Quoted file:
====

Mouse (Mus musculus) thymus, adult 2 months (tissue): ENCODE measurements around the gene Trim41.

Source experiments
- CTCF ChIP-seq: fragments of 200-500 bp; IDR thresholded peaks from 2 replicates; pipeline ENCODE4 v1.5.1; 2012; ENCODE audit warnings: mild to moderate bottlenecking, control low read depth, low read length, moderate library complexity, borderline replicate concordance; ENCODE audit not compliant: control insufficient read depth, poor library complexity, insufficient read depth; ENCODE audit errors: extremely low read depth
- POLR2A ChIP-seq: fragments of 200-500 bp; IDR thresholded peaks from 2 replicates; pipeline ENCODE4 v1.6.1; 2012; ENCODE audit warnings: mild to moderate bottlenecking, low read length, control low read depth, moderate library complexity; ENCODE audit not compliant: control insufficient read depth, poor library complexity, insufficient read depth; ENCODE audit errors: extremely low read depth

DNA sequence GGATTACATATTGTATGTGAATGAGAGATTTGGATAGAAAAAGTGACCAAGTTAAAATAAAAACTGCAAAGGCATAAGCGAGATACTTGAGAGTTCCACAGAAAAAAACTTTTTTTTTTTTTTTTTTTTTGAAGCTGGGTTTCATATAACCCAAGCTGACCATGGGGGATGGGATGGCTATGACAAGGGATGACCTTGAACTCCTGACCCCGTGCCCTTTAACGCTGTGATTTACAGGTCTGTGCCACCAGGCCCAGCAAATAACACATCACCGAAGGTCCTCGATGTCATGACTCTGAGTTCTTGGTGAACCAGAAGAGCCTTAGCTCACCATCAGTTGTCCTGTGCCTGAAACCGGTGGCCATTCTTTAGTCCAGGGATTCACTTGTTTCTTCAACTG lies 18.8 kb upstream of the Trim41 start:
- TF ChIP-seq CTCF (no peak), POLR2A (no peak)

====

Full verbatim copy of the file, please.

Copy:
Mouse (Mus musculus) thymus, adult 2 months (tissue): ENCODE measurements around the gene Trim41.

Source experiments
- CTCF ChIP-seq: fragments of 200-500 bp; IDR thresholded peaks from 2 replicates; pipeline ENCODE4 v1.5.1; 2012; ENCODE audit warnings: mild to moderate bottlenecking, control low read depth, low read length, moderate library complexity, borderline replicate concordance; ENCODE audit not compliant: control insufficient read depth, poor library complexity, insufficient read depth; ENCODE audit errors: extremely low read depth
- POLR2A ChIP-seq: fragments of 200-500 bp; IDR thresholded peaks from 2 replicates; pipeline ENCODE4 v1.6.1; 2012; ENCODE audit warnings: mild to moderate bottlenecking, low read length, control low read depth, moderate library complexity; ENCODE audit not compliant: control insufficient read depth, poor library complexity, insufficient read depth; ENCODE audit errors: extremely low read depth

DNA sequence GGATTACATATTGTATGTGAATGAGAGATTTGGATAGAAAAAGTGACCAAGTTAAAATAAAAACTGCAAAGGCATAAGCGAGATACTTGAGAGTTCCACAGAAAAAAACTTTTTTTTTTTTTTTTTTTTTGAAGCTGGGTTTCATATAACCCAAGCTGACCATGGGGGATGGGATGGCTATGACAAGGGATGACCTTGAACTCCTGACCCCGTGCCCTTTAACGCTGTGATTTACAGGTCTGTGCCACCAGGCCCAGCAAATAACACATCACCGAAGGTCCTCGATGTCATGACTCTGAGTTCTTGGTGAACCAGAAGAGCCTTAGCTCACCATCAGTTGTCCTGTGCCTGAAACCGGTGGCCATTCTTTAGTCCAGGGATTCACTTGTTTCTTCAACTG lies 18.8 kb upstream of the Trim41 start:
- TF ChIP-seq CTCF (no peak), POLR2A (no peak)